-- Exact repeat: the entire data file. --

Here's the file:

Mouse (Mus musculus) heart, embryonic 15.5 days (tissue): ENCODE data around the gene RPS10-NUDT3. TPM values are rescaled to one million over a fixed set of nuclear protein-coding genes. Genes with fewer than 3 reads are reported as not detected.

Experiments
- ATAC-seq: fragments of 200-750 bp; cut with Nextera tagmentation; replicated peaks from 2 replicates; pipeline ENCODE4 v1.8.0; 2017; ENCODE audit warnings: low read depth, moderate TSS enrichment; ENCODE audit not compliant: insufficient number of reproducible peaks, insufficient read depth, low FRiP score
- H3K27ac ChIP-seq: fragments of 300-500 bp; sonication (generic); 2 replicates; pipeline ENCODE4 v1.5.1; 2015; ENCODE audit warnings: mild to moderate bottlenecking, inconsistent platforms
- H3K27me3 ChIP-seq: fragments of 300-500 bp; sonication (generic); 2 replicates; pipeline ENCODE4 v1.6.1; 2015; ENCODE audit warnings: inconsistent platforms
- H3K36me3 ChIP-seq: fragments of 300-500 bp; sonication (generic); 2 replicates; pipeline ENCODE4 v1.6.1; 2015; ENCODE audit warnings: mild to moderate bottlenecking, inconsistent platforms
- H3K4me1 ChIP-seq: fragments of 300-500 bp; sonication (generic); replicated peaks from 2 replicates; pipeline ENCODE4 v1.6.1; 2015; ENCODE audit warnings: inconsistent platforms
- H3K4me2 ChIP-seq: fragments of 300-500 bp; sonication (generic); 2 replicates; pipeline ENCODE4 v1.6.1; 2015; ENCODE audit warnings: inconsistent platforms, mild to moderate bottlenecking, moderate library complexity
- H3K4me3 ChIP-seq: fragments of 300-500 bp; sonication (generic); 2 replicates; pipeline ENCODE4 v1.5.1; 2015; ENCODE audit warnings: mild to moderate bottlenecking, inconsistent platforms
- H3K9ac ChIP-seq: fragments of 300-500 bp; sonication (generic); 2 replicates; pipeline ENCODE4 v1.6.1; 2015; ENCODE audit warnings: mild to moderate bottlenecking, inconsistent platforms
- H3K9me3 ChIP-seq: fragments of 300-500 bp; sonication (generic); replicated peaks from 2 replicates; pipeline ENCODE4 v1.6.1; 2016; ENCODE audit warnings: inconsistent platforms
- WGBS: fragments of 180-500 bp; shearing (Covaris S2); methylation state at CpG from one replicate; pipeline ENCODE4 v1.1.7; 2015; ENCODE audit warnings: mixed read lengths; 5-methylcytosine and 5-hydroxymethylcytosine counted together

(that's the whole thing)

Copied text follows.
Mouse (Mus musculus) heart, embryonic 15.5 days (tissue): ENCODE data around the gene RPS10-NUDT3. TPM values are rescaled to one million over a fixed set of nuclear protein-coding genes. Genes with fewer than 3 reads are reported as not detected.

Experiments
- ATAC-seq: fragments of 200-750 bp; cut with Nextera tagmentation; replicated peaks from 2 replicates; pipeline ENCODE4 v1.8.0; 2017; ENCODE audit warnings: low read depth, moderate TSS enrichment; ENCODE audit not compliant: insufficient number of reproducible peaks, insufficient read depth, low FRiP score
- H3K27ac ChIP-seq: fragments of 300-500 bp; sonication (generic); 2 replicates; pipeline ENCODE4 v1.5.1; 2015; ENCODE audit warnings: mild to moderate bottlenecking, inconsistent platforms
- H3K27me3 ChIP-seq: fragments of 300-500 bp; sonication (generic); 2 replicates; pipeline ENCODE4 v1.6.1; 2015; ENCODE audit warnings: inconsistent platforms
- H3K36me3 ChIP-seq: fragments of 300-500 bp; sonication (generic); 2 replicates; pipeline ENCODE4 v1.6.1; 2015; ENCODE audit warnings: mild to moderate bottlenecking, inconsistent platforms
- H3K4me1 ChIP-seq: fragments of 300-500 bp; sonication (generic); replicated peaks from 2 replicates; pipeline ENCODE4 v1.6.1; 2015; ENCODE audit warnings: inconsistent platforms
- H3K4me2 ChIP-seq: fragments of 300-500 bp; sonication (generic); 2 replicates; pipeline ENCODE4 v1.6.1; 2015; ENCODE audit warnings: inconsistent platforms, mild to moderate bottlenecking, moderate library complexity
- H3K4me3 ChIP-seq: fragments of 300-500 bp; sonication (generic); 2 replicates; pipeline ENCODE4 v1.5.1; 2015; ENCODE audit warnings: mild to moderate bottlenecking, inconsistent platforms
- H3K9ac ChIP-seq: fragments of 300-500 bp; sonication (generic); 2 replicates; pipeline ENCODE4 v1.6.1; 2015; ENCODE audit warnings: mild to moderate bottlenecking, inconsistent platforms
- H3K9me3 ChIP-seq: fragments of 300-500 bp; sonication (generic); replicated peaks from 2 replicates; pipeline ENCODE4 v1.6.1; 2016; ENCODE audit warnings: inconsistent platforms
- WGBS: fragments of 180-500 bp; shearing (Covaris S2); methylation state at CpG from one replicate; pipeline ENCODE4 v1.1.7; 2015; ENCODE audit warnings: mixed read lengths; 5-methylcytosine and 5-hydroxymethylcytosine counted together